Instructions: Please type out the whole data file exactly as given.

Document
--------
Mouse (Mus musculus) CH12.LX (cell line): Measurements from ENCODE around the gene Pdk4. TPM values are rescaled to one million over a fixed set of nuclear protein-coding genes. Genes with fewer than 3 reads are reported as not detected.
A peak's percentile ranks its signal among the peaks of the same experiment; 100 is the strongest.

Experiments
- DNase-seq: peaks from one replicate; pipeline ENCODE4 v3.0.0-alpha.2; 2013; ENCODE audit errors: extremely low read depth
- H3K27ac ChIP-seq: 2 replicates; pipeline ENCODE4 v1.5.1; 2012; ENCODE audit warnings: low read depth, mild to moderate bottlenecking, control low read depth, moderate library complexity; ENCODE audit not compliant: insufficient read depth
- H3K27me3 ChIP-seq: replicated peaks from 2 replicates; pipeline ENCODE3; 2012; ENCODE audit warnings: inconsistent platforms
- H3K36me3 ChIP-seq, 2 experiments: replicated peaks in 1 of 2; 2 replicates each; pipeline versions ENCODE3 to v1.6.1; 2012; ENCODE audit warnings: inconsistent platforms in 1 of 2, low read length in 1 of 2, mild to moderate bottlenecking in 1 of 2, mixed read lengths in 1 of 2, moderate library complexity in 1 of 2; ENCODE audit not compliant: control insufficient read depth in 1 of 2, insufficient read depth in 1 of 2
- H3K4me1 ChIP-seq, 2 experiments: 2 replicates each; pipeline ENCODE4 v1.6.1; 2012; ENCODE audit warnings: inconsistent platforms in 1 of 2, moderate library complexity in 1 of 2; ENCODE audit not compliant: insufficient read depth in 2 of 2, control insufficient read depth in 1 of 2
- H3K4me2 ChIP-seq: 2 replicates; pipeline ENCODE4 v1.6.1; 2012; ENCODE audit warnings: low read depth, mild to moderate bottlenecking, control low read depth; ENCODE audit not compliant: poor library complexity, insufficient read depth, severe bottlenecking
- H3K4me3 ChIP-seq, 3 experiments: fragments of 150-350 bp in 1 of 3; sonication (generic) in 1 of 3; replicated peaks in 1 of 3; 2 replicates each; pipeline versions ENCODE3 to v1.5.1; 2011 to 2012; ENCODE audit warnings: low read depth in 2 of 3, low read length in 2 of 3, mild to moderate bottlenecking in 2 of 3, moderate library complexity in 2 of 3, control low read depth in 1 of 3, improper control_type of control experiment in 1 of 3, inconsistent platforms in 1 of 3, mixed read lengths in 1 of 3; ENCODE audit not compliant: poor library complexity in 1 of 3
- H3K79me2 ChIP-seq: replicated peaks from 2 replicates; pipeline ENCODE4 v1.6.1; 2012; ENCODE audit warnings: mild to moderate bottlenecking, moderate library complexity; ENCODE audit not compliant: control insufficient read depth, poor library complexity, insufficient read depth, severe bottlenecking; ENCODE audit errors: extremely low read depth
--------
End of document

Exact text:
Mouse (Mus musculus) CH12.LX (cell line): Measurements from ENCODE around the gene Pdk4. TPM values are rescaled to one million over a fixed set of nuclear protein-coding genes. Genes with fewer than 3 reads are reported as not detected.
A peak's percentile ranks its signal among the peaks of the same experiment; 100 is the strongest.

Experiments
- DNase-seq: peaks from one replicate; pipeline ENCODE4 v3.0.0-alpha.2; 2013; ENCODE audit errors: extremely low read depth
- H3K27ac ChIP-seq: 2 replicates; pipeline ENCODE4 v1.5.1; 2012; ENCODE audit warnings: low read depth, mild to moderate bottlenecking, control low read depth, moderate library complexity; ENCODE audit not compliant: insufficient read depth
- H3K27me3 ChIP-seq: replicated peaks from 2 replicates; pipeline ENCODE3; 2012; ENCODE audit warnings: inconsistent platforms
- H3K36me3 ChIP-seq, 2 experiments: replicated peaks in 1 of 2; 2 replicates each; pipeline versions ENCODE3 to v1.6.1; 2012; ENCODE audit warnings: inconsistent platforms in 1 of 2, low read length in 1 of 2, mild to moderate bottlenecking in 1 of 2, mixed read lengths in 1 of 2, moderate library complexity in 1 of 2; ENCODE audit not compliant: control insufficient read depth in 1 of 2, insufficient read depth in 1 of 2
- H3K4me1 ChIP-seq, 2 experiments: 2 replicates each; pipeline ENCODE4 v1.6.1; 2012; ENCODE audit warnings: inconsistent platforms in 1 of 2, moderate library complexity in 1 of 2; ENCODE audit not compliant: insufficient read depth in 2 of 2, control insufficient read depth in 1 of 2
- H3K4me2 ChIP-seq: 2 replicates; pipeline ENCODE4 v1.6.1; 2012; ENCODE audit warnings: low read depth, mild to moderate bottlenecking, control low read depth; ENCODE audit not compliant: poor library complexity, insufficient read depth, severe bottlenecking
- H3K4me3 ChIP-seq, 3 experiments: fragments of 150-350 bp in 1 of 3; sonication (generic) in 1 of 3; replicated peaks in 1 of 3; 2 replicates each; pipeline versions ENCODE3 to v1.5.1; 2011 to 2012; ENCODE audit warnings: low read depth in 2 of 3, low read length in 2 of 3, mild to moderate bottlenecking in 2 of 3, moderate library complexity in 2 of 3, control low read depth in 1 of 3, improper control_type of control experiment in 1 of 3, inconsistent platforms in 1 of 3, mixed read lengths in 1 of 3; ENCODE audit not compliant: poor library complexity in 1 of 3
- H3K79me2 ChIP-seq: replicated peaks from 2 replicates; pipeline ENCODE4 v1.6.1; 2012; ENCODE audit warnings: mild to moderate bottlenecking, moderate library complexity; ENCODE audit not compliant: control insufficient read depth, poor library complexity, insufficient read depth, severe bottlenecking; ENCODE audit errors: extremely low read depth